01/27/2016 02:52 pm ET Updated Jan 27, 2016

Bloomberg Editor Quits Over Fear The Company Can't Cover Michael Bloomberg Aggressively

"The bottom line is, you can’t cover the circus unless you can write about one of the biggest elephants in the room," said Kathy Kiely.
Can Bloomberg aggressively cover Bloomberg?
Can Bloomberg aggressively cover Bloomberg?

Kathy Kiely, the Washington news director for Bloomberg Politics, resigned Wednesday over concerns the company could not adequately cover owner Michael Bloomberg's considerations about whether to run for president as an independent candidate. 

"I did not feel we could cover the Bloomberg trial balloon in the aggressive way I thought it deserved," Kiely told HuffPost. 

"I think there are a lot of good people at Bloomberg making an honest effort to work this out," she said. "I just feel very strongly that the rules of the game should be the same for everybody."

Bloomberg News has long placed restrictions on its coverage of its owner, a former mayor of New York City, barring reporters from writing about his personal life and wealth. The news organization's coverage of Bloomberg was scant this past weekend following a report in The New York Times that he was weighing a run.

Bloomberg Politics managing editor Mark Halperin discussed Bloomberg’s possible run Monday on MSNBC’s “Morning Joe” and later that day on Bloomberg TV’s “With All Due Respect,” which he hosts with journalist John Heilemann. On Tuesday, Bloomberg Politics aggregated a Washington Post story about the possibility of Bloomberg running at a time when 42 percent of Americans identify as independent.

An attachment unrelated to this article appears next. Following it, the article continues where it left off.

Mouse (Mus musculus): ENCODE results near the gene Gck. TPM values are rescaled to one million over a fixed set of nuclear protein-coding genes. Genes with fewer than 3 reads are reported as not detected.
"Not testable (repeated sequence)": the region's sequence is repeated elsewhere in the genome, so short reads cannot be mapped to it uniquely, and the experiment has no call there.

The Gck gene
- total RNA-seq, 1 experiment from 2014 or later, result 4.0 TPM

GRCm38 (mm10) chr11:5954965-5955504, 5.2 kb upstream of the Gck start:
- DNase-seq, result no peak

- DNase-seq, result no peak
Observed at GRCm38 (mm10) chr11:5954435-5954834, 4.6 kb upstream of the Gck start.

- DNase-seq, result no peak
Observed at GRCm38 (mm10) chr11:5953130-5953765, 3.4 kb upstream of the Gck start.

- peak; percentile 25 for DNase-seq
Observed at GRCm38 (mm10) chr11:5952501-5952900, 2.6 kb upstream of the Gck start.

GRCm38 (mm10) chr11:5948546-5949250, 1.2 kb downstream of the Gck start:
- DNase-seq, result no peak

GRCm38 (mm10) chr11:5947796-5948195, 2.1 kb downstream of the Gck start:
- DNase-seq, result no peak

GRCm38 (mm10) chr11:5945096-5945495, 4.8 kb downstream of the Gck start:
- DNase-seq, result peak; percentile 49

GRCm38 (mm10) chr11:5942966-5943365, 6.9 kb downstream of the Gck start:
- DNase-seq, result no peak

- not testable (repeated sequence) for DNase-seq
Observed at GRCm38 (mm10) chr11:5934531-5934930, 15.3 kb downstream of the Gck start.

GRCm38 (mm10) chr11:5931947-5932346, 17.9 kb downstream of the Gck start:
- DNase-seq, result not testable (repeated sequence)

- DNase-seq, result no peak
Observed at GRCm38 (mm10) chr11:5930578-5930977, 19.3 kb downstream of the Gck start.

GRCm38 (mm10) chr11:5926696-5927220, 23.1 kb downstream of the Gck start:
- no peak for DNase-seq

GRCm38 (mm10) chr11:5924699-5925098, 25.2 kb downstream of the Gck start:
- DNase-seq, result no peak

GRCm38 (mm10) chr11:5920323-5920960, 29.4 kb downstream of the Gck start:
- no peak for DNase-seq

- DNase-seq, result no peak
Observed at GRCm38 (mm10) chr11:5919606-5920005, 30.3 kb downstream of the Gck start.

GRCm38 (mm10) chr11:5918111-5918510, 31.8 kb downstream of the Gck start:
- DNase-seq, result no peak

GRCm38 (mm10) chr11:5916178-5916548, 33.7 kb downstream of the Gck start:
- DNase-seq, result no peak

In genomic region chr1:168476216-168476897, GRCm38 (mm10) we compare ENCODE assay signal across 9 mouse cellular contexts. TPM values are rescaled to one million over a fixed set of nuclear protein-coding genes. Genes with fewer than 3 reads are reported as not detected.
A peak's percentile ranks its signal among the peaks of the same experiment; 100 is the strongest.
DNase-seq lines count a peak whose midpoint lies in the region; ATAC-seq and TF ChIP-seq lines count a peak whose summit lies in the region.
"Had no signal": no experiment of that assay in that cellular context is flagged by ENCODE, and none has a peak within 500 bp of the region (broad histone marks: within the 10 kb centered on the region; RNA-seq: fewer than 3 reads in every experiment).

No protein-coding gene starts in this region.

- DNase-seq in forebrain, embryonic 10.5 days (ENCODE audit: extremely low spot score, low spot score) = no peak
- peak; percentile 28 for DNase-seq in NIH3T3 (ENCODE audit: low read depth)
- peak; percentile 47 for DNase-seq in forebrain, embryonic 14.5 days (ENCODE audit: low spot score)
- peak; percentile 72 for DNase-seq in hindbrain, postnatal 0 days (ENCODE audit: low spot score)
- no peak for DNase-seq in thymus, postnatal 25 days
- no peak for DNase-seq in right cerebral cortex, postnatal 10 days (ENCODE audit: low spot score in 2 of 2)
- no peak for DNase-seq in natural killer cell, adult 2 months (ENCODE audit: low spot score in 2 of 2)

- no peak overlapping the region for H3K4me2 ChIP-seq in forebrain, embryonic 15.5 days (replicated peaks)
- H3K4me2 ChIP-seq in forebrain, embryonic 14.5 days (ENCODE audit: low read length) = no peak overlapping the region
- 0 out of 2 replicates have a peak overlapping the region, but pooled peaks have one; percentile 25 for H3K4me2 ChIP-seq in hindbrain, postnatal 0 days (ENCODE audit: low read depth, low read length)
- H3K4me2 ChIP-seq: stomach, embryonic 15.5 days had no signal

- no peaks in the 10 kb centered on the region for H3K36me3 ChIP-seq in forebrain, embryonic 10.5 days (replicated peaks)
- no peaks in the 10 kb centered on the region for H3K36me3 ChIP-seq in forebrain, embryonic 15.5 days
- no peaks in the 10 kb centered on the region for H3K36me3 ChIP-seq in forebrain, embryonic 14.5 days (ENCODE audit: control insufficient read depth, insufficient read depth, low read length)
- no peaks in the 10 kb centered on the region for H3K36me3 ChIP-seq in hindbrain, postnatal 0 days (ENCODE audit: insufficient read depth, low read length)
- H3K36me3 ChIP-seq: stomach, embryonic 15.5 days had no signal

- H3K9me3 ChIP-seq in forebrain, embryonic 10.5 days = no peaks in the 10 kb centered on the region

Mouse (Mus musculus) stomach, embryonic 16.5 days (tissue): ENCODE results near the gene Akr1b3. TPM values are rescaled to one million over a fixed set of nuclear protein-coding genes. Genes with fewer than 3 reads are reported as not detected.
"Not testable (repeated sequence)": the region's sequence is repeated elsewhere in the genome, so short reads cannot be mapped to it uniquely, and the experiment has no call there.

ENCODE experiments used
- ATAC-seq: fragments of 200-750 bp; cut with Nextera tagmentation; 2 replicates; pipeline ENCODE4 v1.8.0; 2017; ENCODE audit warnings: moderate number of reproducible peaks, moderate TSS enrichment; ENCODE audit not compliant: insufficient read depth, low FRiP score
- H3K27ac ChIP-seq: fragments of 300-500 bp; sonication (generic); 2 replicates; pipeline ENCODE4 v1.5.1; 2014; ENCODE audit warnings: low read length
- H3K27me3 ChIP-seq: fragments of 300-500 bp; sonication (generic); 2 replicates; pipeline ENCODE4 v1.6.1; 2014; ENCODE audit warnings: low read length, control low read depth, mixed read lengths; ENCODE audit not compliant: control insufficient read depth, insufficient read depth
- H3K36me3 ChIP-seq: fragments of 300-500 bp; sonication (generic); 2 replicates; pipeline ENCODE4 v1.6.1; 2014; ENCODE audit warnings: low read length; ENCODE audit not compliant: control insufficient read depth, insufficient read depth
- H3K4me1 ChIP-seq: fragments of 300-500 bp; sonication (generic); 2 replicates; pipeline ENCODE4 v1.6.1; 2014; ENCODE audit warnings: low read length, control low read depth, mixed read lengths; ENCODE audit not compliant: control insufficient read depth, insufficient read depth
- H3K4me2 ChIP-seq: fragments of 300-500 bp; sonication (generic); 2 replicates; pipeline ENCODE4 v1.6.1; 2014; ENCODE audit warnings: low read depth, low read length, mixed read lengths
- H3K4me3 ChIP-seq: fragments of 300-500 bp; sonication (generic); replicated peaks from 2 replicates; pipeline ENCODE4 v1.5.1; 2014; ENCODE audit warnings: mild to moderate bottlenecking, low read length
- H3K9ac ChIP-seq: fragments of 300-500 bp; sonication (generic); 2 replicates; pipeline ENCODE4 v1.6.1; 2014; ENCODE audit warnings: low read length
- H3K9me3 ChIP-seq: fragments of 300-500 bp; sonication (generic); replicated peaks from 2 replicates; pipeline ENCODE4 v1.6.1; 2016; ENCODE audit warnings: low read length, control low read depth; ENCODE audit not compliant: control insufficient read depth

"We've covered the speculation every day since the Times story was published," said a Bloomberg News spokesman. "Our Editor-in-Chief John Micklethwait is in charge of decisions about coverage."

Kiely, a veteran of National Journal, USA Today and several regional newspapers, joined Bloomberg Politics last year to act as a liaison between the Washington and New York offices following tensions over control of political coverage

"The bottom line is, you can’t cover the circus unless you can write about one of the biggest elephants in the room," Kiely said.